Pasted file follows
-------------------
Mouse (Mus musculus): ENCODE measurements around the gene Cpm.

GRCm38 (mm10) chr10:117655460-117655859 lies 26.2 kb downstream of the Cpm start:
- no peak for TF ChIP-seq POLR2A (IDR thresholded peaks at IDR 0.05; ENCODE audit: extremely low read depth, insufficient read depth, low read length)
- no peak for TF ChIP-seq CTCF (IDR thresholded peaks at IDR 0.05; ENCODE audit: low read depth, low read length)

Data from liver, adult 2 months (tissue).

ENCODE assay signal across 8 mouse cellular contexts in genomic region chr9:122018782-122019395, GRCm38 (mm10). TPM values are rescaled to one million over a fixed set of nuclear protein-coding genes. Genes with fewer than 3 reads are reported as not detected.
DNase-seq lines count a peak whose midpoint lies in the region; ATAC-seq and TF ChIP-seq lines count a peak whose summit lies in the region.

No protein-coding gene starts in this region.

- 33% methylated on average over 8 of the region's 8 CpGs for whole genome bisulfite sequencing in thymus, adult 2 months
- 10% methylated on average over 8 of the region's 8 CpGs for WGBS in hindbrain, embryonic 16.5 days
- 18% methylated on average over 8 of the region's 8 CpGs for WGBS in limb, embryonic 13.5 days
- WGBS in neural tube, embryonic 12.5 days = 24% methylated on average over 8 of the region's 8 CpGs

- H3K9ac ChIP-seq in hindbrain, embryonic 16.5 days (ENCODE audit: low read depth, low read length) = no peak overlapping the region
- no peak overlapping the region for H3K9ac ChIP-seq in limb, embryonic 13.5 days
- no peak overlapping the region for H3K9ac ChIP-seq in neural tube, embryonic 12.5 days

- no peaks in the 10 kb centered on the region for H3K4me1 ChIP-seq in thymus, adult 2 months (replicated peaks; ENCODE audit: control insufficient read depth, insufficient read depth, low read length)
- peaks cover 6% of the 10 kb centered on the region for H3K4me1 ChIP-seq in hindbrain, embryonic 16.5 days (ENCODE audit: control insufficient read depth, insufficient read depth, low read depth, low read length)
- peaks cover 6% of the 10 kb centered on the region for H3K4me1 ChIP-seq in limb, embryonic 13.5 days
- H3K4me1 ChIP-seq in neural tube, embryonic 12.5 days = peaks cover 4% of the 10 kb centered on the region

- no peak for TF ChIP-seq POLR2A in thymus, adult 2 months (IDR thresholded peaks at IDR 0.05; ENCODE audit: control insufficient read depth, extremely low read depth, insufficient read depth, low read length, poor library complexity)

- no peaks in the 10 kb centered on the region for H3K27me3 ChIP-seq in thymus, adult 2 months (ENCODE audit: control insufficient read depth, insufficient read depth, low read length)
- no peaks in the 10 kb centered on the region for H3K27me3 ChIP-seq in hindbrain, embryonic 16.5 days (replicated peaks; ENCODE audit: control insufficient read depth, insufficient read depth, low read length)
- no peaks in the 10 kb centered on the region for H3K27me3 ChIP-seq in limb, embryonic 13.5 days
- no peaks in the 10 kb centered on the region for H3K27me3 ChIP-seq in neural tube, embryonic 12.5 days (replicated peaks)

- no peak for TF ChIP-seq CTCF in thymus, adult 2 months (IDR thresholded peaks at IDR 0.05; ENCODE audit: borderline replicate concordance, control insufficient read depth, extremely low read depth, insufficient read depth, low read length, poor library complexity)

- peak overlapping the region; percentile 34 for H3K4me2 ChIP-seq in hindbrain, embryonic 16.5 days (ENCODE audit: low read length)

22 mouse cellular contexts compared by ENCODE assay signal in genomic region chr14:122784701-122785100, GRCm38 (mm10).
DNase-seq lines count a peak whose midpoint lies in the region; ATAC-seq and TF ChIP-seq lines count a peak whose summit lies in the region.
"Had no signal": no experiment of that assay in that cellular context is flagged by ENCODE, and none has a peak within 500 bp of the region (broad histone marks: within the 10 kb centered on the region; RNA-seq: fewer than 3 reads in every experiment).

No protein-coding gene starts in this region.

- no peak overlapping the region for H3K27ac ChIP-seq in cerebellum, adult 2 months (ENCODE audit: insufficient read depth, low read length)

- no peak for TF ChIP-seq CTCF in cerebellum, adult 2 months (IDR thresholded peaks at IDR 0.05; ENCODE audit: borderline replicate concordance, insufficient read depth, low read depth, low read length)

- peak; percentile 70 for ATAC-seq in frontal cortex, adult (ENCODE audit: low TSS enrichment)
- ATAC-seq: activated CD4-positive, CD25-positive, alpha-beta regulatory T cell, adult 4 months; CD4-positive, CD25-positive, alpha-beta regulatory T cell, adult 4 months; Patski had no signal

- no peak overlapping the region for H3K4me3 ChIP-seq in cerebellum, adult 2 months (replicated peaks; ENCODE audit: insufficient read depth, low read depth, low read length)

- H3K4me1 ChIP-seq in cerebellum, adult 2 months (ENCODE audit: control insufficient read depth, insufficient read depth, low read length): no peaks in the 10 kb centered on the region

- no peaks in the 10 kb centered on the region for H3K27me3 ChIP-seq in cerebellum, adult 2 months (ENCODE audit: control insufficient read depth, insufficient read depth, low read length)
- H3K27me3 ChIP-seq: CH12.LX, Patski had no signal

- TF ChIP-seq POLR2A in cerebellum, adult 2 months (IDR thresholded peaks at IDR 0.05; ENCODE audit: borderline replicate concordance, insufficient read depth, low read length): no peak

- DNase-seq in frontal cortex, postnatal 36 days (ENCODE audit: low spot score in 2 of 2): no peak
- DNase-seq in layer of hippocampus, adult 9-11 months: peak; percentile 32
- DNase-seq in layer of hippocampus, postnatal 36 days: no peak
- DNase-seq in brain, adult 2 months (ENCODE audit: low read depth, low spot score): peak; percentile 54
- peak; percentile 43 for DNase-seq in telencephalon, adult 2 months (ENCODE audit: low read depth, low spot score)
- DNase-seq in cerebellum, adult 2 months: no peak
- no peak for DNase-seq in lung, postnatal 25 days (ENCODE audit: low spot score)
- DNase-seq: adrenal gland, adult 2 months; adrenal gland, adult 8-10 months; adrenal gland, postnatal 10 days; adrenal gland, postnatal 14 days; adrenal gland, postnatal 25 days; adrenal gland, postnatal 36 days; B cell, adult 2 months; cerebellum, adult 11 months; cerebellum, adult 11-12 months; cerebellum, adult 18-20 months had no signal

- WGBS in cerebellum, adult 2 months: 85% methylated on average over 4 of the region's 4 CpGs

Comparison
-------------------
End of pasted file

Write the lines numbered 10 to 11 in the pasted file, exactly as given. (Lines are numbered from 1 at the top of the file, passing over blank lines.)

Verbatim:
- 10% methylated on average over 8 of the region's 8 CpGs for WGBS in hindbrain, embryonic 16.5 days
- 18% methylated on average over 8 of the region's 8 CpGs for WGBS in limb, embryonic 13.5 days